Understanding buyer behaviour in the primary market for Aboriginal and Torres Strait Islander art: A cross-disciplinary study in marketing and arts management

Understanding buyer behaviour in the primary market for Aboriginal and Torres Strait Islander art: A cross-disciplinary study in marketing and arts management Thesis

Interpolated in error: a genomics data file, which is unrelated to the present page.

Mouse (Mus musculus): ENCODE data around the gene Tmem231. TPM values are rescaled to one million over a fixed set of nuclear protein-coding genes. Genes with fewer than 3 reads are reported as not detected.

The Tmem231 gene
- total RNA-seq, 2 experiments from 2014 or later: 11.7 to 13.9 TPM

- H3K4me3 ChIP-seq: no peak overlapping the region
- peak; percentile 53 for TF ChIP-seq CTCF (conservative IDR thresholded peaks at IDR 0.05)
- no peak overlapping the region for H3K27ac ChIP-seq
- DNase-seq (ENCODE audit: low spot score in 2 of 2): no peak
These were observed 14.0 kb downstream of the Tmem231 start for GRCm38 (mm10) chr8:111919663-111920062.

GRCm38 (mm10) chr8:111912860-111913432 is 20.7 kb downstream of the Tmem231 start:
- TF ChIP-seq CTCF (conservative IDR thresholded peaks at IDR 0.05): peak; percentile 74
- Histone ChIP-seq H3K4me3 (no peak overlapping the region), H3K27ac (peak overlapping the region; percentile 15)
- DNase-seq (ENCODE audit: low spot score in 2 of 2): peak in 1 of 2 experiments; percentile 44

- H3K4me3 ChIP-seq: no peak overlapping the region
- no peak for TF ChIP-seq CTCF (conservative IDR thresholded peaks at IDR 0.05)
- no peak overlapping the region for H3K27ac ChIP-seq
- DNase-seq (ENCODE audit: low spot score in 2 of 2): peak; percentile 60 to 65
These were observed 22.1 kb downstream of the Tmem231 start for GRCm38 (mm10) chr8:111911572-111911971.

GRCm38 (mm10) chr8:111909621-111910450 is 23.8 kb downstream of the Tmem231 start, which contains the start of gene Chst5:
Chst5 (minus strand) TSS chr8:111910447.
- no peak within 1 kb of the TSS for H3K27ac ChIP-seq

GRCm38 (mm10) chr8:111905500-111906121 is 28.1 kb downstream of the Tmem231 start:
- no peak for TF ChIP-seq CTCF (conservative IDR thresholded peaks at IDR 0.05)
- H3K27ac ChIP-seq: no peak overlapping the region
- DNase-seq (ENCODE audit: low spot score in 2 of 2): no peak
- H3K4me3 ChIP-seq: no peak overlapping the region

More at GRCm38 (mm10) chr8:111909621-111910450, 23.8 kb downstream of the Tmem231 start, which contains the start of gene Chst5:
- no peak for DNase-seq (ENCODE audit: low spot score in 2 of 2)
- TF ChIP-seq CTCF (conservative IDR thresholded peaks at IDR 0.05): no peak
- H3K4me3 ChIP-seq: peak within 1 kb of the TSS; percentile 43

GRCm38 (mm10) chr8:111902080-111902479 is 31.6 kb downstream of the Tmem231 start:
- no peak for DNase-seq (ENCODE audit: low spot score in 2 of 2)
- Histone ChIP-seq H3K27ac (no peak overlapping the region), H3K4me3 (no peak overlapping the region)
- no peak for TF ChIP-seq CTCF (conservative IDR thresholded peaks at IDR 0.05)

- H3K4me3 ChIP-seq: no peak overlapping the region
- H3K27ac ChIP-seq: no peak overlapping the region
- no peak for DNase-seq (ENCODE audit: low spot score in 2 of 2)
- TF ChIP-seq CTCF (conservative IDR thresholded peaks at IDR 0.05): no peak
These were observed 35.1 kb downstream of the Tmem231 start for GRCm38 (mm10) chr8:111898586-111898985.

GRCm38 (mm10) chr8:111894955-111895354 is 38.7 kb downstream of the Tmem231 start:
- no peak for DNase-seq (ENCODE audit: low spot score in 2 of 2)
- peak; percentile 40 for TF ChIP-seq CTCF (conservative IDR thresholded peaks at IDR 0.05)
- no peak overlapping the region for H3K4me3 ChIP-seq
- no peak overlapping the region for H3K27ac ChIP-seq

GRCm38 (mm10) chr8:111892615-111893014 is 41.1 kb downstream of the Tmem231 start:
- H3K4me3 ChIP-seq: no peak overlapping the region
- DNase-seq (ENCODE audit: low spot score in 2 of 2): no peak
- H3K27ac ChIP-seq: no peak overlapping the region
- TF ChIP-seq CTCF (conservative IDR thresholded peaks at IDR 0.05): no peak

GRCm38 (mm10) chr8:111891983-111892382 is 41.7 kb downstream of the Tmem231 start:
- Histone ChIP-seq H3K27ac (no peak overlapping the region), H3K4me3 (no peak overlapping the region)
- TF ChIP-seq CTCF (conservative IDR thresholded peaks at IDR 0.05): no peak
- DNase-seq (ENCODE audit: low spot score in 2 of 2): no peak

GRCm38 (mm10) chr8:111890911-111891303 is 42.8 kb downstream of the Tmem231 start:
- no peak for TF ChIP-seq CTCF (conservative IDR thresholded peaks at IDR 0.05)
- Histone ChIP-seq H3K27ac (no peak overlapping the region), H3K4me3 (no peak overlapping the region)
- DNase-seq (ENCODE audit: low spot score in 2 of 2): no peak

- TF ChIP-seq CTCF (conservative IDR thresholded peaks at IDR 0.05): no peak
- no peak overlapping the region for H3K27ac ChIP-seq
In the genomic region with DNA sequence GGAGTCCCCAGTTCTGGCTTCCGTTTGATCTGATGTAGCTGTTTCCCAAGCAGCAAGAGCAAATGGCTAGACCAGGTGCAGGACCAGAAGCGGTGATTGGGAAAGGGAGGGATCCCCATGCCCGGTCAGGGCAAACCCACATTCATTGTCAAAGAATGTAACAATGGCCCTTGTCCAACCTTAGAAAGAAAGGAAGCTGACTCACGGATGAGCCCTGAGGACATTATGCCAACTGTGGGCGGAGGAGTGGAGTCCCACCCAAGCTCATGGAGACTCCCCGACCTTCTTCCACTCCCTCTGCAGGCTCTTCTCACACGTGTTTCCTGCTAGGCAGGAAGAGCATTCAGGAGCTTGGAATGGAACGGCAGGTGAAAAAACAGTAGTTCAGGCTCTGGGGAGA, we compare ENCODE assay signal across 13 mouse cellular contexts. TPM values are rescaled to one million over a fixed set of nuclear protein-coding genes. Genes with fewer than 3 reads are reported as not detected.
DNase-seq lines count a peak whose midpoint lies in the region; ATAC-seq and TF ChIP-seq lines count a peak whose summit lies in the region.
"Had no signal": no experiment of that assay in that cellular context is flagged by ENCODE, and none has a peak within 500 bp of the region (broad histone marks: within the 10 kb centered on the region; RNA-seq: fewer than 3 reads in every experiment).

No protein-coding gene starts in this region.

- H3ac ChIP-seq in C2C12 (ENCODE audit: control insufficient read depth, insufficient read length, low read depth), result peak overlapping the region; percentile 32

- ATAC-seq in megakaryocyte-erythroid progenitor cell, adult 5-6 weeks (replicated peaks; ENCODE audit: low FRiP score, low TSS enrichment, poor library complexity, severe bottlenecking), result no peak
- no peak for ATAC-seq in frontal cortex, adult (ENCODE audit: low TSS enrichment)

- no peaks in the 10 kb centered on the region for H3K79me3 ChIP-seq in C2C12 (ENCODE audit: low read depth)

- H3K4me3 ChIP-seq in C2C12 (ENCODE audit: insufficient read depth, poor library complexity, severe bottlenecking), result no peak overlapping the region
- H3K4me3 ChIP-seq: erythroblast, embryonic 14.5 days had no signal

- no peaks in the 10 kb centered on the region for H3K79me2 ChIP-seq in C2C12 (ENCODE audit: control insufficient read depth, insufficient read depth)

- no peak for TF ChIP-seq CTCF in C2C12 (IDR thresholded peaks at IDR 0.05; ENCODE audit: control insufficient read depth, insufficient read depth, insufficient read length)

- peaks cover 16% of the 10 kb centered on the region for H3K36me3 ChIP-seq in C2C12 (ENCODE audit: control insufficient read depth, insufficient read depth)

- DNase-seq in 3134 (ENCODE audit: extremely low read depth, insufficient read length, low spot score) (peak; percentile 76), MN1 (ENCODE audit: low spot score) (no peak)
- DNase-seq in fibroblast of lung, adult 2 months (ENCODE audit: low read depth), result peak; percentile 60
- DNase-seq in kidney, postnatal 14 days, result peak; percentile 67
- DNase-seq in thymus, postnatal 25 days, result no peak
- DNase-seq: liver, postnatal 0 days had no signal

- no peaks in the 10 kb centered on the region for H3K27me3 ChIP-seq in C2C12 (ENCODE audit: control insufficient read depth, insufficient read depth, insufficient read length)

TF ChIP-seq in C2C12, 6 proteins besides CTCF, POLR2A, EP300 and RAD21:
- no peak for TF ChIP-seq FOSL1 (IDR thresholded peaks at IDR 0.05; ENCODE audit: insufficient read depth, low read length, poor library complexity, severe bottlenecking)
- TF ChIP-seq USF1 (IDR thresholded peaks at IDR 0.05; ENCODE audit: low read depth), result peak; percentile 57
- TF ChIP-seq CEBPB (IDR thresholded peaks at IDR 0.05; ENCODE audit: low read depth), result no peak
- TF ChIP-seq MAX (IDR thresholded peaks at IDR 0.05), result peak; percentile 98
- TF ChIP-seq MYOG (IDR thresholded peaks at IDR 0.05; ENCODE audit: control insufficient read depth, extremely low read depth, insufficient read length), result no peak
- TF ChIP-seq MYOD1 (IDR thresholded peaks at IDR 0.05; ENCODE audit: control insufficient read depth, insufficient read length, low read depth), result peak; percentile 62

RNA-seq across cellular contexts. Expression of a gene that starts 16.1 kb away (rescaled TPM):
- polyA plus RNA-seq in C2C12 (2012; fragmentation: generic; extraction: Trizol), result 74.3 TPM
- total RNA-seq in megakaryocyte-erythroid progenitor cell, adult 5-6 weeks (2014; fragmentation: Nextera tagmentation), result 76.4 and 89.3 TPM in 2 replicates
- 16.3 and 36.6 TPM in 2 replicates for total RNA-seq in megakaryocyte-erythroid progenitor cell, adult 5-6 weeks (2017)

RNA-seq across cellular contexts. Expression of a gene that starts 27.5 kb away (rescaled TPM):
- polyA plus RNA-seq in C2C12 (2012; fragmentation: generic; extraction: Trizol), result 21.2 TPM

Ehrenberg-Bass Institute for Marketing Science, Division of Business

  • Author(s): Booth, Jessica A.
  • Published: 2014
  • Publisher: University of South Australia
  • Volume: Masters of Research (Marketing)